Controversial radical preacher Abu Qatada, once described as Osama bin Laden's "right-hand man" in Europe and being held in a high-security British jail for six-and-a-half years without trial, is to be freed after a judge granted him bail — provoking fury in government circles.

The bail came days after the European Court of Human Rights (ECHR) knocked down the British government's bid to deport him to his native Jordan, where he faces prosecution on charges of terrorism. The court overruled British judges who had ordered his deportation describing him as “truly dangerous” for Britain's national security. The court ruled that if he was deported he was likely to be tried on the basis of evidence obtained under torture.

Home Office said it would make fresh attempts to secure assurance from Jordan that such evidence will not be used against Mr. Qatada.

Attorney-General Dominic Grieve told the BBC that the government was working with Jordan to resolve the issue flagged up by the European court. “That's the issue which the government is currently trying to see if it can resolve satisfactorily,” he said, adding: "The government is obviously very concerned about this case, very much wishes to see Abu Qatada deported to Jordan and, when he's in Jordan, tried fairly if the Jordanian authorities wish to put him on trial."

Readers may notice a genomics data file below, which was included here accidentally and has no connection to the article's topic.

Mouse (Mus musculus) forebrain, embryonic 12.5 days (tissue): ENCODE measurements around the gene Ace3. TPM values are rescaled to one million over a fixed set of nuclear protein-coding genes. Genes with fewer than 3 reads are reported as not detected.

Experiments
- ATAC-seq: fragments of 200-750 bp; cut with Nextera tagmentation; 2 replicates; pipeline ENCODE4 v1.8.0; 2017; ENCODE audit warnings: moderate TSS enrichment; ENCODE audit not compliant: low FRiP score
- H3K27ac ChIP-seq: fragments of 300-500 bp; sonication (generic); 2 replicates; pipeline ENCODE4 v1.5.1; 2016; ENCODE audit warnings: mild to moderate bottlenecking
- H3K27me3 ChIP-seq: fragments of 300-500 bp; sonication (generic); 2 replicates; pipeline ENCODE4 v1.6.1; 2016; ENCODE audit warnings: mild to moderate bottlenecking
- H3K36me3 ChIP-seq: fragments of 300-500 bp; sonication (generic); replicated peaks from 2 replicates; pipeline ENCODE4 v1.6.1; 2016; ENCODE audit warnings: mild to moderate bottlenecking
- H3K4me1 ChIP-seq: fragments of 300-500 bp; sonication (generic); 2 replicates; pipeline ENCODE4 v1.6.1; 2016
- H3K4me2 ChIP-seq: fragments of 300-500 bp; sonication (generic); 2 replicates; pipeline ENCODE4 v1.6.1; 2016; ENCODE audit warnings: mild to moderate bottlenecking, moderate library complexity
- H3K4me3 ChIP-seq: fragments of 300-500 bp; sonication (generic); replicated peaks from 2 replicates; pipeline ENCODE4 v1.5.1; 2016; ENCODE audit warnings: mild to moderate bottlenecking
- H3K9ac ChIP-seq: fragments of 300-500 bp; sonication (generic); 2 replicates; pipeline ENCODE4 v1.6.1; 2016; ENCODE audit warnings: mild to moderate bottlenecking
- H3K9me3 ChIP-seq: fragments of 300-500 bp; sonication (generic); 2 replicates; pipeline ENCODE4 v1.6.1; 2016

Under an existing agreement, Jordan has assured Britain that Mr. Qatada would not be tortured. But the European court pointed out that this did not rule out the possibility of torture-tainted evidence being used against him.

Mr. Qatada, whose real name is Omar Othman, fled to Britain in 1993 after claiming that he was tortured by Jordanian authorities. He was convicted in absentia for his alleged involvement in two major terrorism plots in Jordan but he claimed that the convictions were based on evidence obtained by torturing his co-defendants.

He is to be freed under strict bail conditions with his movements heavily restricted. But the judge said that the bail restrictions could be lifted if within three months the government was not able "to put before me evidence of demonstrable progress in negotiating sufficient assurances with the Government of Jordan" regarding his extradition.

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